For his part, Netanyahu is playing this to the hilt. It is far from certain that Hamas, as an organization, is responsible for the kidnapping. Right now, it seems much more likely that this was a small group whose members might also have been members of Hamas, but were not acting in concert with the organization. Netanyahu, however, insists he has “unequivocal” proof that Hamas was responsible. The credibility of that claim erodes with each passing day that Bibi refuses to offer evidence for his claim.

Netanyahu’s brand of politics, like most right-wingers, functions best when the country he runs is either angry, scared, or better yet, both. The current situation creates such an atmosphere. The problem will come when and if the tension in the West Bank boils over. And that problem is going to be one that neither the United States nor much of the rest of the world will be able to ignore. They will have to choose a side.

In looking at where we’re headed right now, we must start by understanding that the US is not removed from these events. While the Obama administration has decided to take a “pause” from this conflict and certainly has other matters like Iraq and the advances of the Islamic State in Iraq and Syria (ISIS) to occupy its time, it is still Israel’s benefactor, providing arms and, quite likely, the omnipresent protective veto in the UN Security Council. So, the US is still there, whether it wants to be or not.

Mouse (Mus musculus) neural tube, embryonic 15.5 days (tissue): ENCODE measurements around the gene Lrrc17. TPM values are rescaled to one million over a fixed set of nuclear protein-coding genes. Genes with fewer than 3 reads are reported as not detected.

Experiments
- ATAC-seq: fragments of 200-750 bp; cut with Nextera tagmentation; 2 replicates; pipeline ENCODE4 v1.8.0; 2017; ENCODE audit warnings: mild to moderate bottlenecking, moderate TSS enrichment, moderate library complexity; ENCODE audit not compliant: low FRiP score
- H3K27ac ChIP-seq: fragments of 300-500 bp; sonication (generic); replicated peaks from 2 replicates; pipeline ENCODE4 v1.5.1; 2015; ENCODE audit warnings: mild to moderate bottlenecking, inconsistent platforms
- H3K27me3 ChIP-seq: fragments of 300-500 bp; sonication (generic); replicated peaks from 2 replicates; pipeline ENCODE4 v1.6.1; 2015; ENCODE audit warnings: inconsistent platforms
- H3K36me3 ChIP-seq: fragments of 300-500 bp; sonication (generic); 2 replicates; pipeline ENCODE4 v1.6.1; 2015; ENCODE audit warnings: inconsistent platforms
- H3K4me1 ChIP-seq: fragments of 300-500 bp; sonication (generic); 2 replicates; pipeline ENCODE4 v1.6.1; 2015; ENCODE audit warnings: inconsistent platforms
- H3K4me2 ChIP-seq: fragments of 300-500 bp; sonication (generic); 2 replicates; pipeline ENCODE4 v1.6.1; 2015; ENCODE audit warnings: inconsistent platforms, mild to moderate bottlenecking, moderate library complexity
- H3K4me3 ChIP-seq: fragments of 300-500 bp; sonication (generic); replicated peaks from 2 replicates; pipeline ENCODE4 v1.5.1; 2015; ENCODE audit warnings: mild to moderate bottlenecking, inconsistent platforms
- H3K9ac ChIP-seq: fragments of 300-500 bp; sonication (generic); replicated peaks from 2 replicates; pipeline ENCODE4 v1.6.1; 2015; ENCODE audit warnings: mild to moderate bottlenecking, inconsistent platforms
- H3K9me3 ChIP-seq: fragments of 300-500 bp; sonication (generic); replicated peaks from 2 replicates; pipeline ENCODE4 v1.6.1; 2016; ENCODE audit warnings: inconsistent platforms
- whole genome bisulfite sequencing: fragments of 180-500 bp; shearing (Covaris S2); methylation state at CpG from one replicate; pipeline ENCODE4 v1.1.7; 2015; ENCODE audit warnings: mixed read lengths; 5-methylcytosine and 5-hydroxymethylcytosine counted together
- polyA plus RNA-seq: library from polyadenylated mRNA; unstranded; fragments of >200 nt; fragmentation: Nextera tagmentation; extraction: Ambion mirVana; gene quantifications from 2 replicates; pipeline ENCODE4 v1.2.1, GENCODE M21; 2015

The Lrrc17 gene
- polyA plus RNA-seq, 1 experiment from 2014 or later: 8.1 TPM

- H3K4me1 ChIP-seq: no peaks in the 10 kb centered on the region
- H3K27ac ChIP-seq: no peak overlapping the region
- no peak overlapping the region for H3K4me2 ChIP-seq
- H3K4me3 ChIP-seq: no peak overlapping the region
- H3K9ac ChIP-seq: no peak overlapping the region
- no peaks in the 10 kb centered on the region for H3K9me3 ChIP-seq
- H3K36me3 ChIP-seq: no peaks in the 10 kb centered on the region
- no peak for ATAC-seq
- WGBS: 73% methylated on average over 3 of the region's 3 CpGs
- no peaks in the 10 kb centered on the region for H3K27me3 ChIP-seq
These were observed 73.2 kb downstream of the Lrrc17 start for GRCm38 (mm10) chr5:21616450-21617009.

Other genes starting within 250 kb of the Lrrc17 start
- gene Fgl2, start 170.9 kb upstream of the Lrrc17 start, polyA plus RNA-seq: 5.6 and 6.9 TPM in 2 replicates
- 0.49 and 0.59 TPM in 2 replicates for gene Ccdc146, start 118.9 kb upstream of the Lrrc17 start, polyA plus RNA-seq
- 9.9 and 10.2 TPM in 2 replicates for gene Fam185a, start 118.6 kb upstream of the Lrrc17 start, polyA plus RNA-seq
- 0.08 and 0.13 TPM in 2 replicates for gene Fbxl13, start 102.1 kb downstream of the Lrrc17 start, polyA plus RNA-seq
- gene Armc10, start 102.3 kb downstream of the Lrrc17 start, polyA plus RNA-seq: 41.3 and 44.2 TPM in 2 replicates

It will also be drawn further in if the Palestinian Authority collapses and violence in the West Bank is renewed. This seems very much to be the direction Israel is pressing matters towards. If that is the case, then it also stands to reason that the Israeli government intends to annex some part of the West Bank, using the violence as a pretext. Israel, especially given its budgetary constraints these days, is certainly not prepared to supplant the Palestinian Authority in administering the West Bank. The remainder of the West Bank would be surrounded by “Israel” and would be easily contained. From there, local councils or some such arrangements are probably what is envisioned for the lands Israel decides to leave to the Palestinians.

Netanyahu and his cohorts like Naftali Bennett, Avigdor Lieberman and Moshe Ya’alon are gambling that the violence of a third intifada will be enough to convince key governments — particularly, the US, UK and Germany — to tolerate the annexation. By “tolerate” I mean that they would object and “refuse to recognize” the action, much as they have with East Jerusalem, but would take no other action.

That is a huge gamble. It is far from certain that even the United States would acquiesce to such actions, and less so that Britain and Germany would. Even if they did, there would surely be a great uproar from other countries, in Europe and throughout the Muslim world, as well as from Russia, France and China. Even governments like Egypt and Saudi Arabia, which are largely indifferent to the Palestinians’ plight would be unable to stay silent.